Ambiguous Authorities: Vertigo and the Auteur Figure
This article examines authorial performance in the context of DC’s Vertigo line. In the 1990s, Vertigo gained its reputation as an innovative and progressive imprint by promoting the work of British scriptwriters, who were hailed as true author figures, despite the inherently collaborative nature of the mainstream comics industry. In a manner reminiscent of “auteur theory”, writers such as Neil Gaiman, Warren Ellis or Grant Morrison developed attractive author personas which they consistently displayed through interviews, letter columns or social media, but also, more importantly, by inserting their avatars within the comics they scripted. Upon closer examination, however, it becomes clear that their work in fact simultaneously asserts and destabilizes writerly authority, in a manner that is consistent with Linda Hutcheon’s view of postmodernity. By multiplying author figures and playfully disseminating authority, Vertigo authors question their own authorial control over the text, asserting instead the crucial role played by the reader.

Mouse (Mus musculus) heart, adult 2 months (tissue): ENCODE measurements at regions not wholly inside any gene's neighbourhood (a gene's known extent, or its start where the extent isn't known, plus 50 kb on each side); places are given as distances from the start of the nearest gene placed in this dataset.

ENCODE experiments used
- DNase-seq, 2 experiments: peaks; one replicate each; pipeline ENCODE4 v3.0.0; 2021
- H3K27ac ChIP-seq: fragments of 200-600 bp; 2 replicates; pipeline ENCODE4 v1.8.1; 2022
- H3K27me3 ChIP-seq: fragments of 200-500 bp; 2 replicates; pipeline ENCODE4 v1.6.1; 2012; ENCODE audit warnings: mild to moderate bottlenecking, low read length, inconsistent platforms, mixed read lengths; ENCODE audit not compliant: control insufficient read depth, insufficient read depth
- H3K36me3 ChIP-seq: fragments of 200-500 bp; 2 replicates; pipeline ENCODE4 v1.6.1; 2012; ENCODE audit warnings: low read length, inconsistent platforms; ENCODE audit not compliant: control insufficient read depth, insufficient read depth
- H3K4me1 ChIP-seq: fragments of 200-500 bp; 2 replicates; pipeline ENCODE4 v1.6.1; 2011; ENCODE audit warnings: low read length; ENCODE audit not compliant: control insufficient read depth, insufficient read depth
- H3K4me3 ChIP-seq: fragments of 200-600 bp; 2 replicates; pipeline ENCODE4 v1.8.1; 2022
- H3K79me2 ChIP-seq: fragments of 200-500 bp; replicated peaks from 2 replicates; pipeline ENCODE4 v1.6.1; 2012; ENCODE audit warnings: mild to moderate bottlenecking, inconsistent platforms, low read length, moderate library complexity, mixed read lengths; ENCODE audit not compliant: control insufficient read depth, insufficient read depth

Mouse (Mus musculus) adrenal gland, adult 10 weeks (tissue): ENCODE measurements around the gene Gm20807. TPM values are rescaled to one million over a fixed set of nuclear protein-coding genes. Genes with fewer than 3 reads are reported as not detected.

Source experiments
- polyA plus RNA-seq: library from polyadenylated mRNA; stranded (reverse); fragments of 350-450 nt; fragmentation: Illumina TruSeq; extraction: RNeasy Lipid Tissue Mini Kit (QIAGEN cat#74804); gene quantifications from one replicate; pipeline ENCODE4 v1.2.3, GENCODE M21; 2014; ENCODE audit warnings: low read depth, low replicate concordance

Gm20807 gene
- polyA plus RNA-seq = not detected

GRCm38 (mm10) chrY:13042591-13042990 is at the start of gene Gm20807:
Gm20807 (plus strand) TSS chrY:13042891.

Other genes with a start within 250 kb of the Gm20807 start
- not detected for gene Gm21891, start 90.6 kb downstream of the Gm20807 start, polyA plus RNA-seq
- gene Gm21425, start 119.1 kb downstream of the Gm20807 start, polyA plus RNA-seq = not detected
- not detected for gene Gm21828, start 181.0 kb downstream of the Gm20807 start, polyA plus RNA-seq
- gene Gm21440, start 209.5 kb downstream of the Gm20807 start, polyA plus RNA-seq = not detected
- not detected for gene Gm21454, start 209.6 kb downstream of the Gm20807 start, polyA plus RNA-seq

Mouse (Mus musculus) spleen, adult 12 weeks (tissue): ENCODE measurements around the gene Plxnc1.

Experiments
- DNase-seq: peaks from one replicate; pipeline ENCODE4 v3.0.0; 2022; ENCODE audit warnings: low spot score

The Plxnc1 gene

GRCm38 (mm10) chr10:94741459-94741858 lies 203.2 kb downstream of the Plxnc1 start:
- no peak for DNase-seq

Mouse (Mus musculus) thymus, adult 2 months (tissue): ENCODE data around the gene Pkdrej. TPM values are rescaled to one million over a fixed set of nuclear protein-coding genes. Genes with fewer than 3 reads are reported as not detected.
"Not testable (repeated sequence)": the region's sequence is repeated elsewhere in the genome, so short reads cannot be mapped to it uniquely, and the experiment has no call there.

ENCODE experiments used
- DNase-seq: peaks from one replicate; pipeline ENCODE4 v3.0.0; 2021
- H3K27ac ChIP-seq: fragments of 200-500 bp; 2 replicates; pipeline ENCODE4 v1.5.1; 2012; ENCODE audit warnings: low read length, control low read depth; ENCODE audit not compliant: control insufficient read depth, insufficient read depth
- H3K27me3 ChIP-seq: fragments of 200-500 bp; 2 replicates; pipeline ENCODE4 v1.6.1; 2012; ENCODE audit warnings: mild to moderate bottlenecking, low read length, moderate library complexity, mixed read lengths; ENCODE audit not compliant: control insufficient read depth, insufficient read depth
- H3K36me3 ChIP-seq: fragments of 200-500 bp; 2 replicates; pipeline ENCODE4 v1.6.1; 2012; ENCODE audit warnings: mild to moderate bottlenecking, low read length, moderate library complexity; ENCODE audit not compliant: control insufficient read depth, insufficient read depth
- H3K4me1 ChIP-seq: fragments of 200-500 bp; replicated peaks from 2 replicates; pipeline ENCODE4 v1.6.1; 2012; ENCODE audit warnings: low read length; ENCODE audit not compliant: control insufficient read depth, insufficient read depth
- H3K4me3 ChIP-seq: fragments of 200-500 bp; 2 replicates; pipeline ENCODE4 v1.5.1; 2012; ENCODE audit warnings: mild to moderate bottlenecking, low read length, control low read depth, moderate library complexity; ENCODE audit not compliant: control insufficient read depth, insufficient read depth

Authorship allows authors to hold both the copyright and the publishing rights over their work without restrictions. However, a mention of their first publication in Authorship will be highly appreciated.